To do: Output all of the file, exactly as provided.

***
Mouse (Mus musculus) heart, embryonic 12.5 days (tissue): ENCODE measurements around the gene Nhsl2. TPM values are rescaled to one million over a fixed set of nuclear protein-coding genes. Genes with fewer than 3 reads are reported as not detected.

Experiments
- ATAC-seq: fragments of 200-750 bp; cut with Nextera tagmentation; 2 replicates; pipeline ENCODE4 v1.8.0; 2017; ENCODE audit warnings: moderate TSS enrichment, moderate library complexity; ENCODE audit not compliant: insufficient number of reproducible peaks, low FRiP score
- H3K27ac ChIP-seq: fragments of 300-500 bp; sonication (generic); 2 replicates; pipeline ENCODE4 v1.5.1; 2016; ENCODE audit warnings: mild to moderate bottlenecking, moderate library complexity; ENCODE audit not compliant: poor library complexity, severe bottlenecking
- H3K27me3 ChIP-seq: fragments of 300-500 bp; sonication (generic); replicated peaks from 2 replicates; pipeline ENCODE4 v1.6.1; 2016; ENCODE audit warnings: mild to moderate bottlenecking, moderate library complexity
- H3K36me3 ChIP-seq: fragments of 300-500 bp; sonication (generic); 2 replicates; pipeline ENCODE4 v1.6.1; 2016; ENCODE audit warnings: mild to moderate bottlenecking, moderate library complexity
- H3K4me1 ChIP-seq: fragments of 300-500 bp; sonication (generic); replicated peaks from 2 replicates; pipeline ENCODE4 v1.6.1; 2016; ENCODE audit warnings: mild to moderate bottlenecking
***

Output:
Mouse (Mus musculus) heart, embryonic 12.5 days (tissue): ENCODE measurements around the gene Nhsl2. TPM values are rescaled to one million over a fixed set of nuclear protein-coding genes. Genes with fewer than 3 reads are reported as not detected.

Experiments
- ATAC-seq: fragments of 200-750 bp; cut with Nextera tagmentation; 2 replicates; pipeline ENCODE4 v1.8.0; 2017; ENCODE audit warnings: moderate TSS enrichment, moderate library complexity; ENCODE audit not compliant: insufficient number of reproducible peaks, low FRiP score
- H3K27ac ChIP-seq: fragments of 300-500 bp; sonication (generic); 2 replicates; pipeline ENCODE4 v1.5.1; 2016; ENCODE audit warnings: mild to moderate bottlenecking, moderate library complexity; ENCODE audit not compliant: poor library complexity, severe bottlenecking
- H3K27me3 ChIP-seq: fragments of 300-500 bp; sonication (generic); replicated peaks from 2 replicates; pipeline ENCODE4 v1.6.1; 2016; ENCODE audit warnings: mild to moderate bottlenecking, moderate library complexity
- H3K36me3 ChIP-seq: fragments of 300-500 bp; sonication (generic); 2 replicates; pipeline ENCODE4 v1.6.1; 2016; ENCODE audit warnings: mild to moderate bottlenecking, moderate library complexity
- H3K4me1 ChIP-seq: fragments of 300-500 bp; sonication (generic); replicated peaks from 2 replicates; pipeline ENCODE4 v1.6.1; 2016; ENCODE audit warnings: mild to moderate bottlenecking